Super Mario Run is off to a running start at the Apple App Store—hours after its launch, it’s already ranked as the most-downloaded, highest-grossing app in the US.
Nintendo investors will be watching the game’s reception closely. The company belatedly transitioned from consoles to smartphone titles. The app’s release marks a test of how effectively Apple can breathe new life into another company’s software and media business.
Super Mario Run has received more promotion than almost any other game to hit iOS, Apple’s operating system for mobile devices. It was formally announced at Apple’s iPhone 7 launch event in September, during which Nintendo head Shigeru Miyamoto went on stage. Afterwards, it occupied a valuable real estate in Apple’s app store, appearing in a featured banner for months, months before users could download and play it. Apple also launched Mario-themed stickers for iMessage, unveiled game demos in its Apple stores, and released an iTunes-exclusive interview with Nintendo head Miyamoto.
The hype has extended beyond Apple. Miyamoto showed up on late-night television and granted interviews with both legacy and online media outlets to promote the game. The pre-release frenzy has led some analysts to speculate that Apple, not Nintendo, is leading the publicity charge.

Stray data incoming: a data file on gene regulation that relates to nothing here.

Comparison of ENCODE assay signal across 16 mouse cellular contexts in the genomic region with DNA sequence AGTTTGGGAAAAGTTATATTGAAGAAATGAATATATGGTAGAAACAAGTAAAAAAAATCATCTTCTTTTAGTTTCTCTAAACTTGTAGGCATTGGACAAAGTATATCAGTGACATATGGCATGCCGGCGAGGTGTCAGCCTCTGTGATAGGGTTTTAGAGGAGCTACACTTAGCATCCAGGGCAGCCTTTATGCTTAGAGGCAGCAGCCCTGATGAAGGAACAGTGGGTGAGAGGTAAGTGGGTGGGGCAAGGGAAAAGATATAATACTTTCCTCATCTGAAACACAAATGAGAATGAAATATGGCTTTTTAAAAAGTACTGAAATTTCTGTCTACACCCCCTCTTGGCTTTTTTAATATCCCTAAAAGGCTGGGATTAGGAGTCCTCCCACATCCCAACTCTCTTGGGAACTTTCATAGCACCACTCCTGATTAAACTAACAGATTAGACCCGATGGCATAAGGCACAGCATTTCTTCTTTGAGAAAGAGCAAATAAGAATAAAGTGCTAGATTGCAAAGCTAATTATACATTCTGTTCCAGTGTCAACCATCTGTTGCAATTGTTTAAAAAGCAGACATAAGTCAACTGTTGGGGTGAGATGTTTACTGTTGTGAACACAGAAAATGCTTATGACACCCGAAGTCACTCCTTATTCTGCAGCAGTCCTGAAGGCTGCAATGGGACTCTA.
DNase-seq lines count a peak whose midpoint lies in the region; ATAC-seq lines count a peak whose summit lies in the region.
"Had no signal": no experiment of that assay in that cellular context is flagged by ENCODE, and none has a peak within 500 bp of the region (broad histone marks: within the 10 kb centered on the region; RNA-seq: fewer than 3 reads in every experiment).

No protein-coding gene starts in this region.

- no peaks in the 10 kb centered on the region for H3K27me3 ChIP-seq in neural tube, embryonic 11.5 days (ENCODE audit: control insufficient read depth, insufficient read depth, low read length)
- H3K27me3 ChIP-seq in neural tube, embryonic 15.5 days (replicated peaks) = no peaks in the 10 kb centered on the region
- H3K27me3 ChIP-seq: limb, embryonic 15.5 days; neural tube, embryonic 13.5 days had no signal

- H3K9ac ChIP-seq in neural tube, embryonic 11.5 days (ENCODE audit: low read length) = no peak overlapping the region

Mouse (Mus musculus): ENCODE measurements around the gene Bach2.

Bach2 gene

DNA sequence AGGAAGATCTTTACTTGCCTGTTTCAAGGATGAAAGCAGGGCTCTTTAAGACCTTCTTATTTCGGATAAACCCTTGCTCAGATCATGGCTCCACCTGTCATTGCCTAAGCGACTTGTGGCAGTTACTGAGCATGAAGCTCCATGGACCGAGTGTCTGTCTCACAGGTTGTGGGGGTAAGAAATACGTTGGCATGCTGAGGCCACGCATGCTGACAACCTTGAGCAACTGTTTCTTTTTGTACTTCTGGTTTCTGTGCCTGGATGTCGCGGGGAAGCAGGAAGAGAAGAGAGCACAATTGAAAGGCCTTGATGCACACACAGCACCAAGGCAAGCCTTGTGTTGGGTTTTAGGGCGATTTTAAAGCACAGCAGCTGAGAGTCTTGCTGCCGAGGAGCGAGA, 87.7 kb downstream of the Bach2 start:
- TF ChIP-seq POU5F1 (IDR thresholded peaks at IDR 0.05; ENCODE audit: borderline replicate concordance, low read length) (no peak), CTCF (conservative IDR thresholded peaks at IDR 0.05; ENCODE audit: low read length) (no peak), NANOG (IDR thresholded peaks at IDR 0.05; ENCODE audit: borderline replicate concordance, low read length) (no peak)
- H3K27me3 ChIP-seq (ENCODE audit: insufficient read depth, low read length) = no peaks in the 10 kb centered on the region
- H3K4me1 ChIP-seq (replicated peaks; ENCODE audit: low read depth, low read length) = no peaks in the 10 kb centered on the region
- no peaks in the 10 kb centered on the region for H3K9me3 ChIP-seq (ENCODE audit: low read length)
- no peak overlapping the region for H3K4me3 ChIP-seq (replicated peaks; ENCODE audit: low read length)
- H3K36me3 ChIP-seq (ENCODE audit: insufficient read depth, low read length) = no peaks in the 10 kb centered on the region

Apple gets 30% of the revenue from all purchases in the App Store, so pushing sales of $9.99 Mario game adds to its own bottom line. The hyped rollout will test how effectively Apple sell software made by other companies.
After years of riding the iPhone’s success, Apple is at a crossroads. Sales growth for its flagship device has slowed. As the global market for smartphones becomes saturated, the hardware maker has few opportunities to attract new customers.
This has led the company to focus on boosting revenue from its “services” segment, shorthand for software and media from the App Store, Apple Music, Apple TV or other services. In May the segment passed a milestone when it accounted raked in $5.99 billion, accounting for over 10% of Apple’s total revenue. Throughout 2016, sales from “services” have surpassed sales from all other non-iPhone hardware.
Much like how Apple Music released exclusive records from Drake and Frank Ocean this year, Super Mario’s release signals what we can expect from the App Store. High-profile titles from companies like Disney will see preferential placement and PR pushes, in hopes that users will download the game and—most importantly—pay a relatively steep price to finish it.